“All I do every day is listen to raw-ass shit made by musicians and composers,” Adrian Younge told an interviewer recently, citing the immersive research that informs his sumptuously retro productions. “This is crazy, high-end shit produced at Capitol Records back in the day.” The L.A. multi-instrumentalist, producer, record-store proprietor and all-purpose sonic archaeologist wasn’t blowing smoke; he’s in the process of crafting a crate digger’s dream of a discography—drawing equally on early-’90s Wu-Tang Clan productions, mid-’60s Morricone soundtracks and blaxploitation funk—resurrecting lost arts while spurring his heroes to new milestones.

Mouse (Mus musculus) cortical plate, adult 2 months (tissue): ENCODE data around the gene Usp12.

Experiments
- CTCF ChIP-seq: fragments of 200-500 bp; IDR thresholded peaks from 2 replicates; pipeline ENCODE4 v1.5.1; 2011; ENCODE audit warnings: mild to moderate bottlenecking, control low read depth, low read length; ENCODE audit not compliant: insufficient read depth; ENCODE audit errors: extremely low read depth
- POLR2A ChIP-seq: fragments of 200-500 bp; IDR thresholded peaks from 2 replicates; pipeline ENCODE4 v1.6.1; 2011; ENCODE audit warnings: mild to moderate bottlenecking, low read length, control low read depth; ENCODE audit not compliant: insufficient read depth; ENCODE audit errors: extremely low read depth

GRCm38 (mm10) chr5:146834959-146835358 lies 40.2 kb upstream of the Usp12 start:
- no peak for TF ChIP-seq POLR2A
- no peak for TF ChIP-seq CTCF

Given his prodigious abilities and connoisseur’s taste, it’s no wonder Younge has become an ace career jump-starter, a Rick Rubin for the soul and hip-hop sets. This past March he issued Adrian Younge Presents the Delfonics, a handsome showcase for Philly R&B legend William Hart; a month later came the even more impressive Twelve Reasons to Die, a masterfully moody concept album featuring Ghostface Killah. Younge took an auteur’s approach to the project, constructing an elaborate story that combines Mafia intrigue with supernatural horror; the Wu-Tang all-star, a model leading man, complied with bling-flaunting braggadocio, heady sensuality and, finally, pure bloodthirsty mania.
Ordinarily, the notion of translating such an elaborate project to the stage might seem iffy. But audiences are in good hands with Younge, who’ll back Ghostface along with Venice Dawn, his wrecking crew of vintage-groove specialists, joined here by Hart himself. Raw-ass shit, coming right up.—Hank Shteamer
Follow Hank Shteamer on Twitter: @DarkForcesSwing